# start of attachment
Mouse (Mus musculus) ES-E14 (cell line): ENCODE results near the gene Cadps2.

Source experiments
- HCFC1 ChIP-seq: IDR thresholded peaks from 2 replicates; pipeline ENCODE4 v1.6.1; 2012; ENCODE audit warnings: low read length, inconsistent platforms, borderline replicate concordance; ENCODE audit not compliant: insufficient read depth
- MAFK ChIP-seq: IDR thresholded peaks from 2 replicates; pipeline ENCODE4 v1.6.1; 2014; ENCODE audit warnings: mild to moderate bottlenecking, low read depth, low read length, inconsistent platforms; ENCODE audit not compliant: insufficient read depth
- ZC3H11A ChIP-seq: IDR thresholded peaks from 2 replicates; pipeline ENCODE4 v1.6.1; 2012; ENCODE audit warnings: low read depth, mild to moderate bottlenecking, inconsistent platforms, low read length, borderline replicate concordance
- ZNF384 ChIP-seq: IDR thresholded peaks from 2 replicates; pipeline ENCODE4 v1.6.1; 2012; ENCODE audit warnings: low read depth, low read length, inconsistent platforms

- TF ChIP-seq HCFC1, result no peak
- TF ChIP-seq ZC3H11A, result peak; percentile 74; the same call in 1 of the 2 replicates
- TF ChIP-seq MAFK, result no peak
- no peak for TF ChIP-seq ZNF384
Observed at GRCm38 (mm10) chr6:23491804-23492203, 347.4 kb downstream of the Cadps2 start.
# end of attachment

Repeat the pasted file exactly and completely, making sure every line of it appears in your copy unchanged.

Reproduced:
Mouse (Mus musculus) ES-E14 (cell line): ENCODE results near the gene Cadps2.

Source experiments
- HCFC1 ChIP-seq: IDR thresholded peaks from 2 replicates; pipeline ENCODE4 v1.6.1; 2012; ENCODE audit warnings: low read length, inconsistent platforms, borderline replicate concordance; ENCODE audit not compliant: insufficient read depth
- MAFK ChIP-seq: IDR thresholded peaks from 2 replicates; pipeline ENCODE4 v1.6.1; 2014; ENCODE audit warnings: mild to moderate bottlenecking, low read depth, low read length, inconsistent platforms; ENCODE audit not compliant: insufficient read depth
- ZC3H11A ChIP-seq: IDR thresholded peaks from 2 replicates; pipeline ENCODE4 v1.6.1; 2012; ENCODE audit warnings: low read depth, mild to moderate bottlenecking, inconsistent platforms, low read length, borderline replicate concordance
- ZNF384 ChIP-seq: IDR thresholded peaks from 2 replicates; pipeline ENCODE4 v1.6.1; 2012; ENCODE audit warnings: low read depth, low read length, inconsistent platforms

- TF ChIP-seq HCFC1, result no peak
- TF ChIP-seq ZC3H11A, result peak; percentile 74; the same call in 1 of the 2 replicates
- TF ChIP-seq MAFK, result no peak
- no peak for TF ChIP-seq ZNF384
Observed at GRCm38 (mm10) chr6:23491804-23492203, 347.4 kb downstream of the Cadps2 start.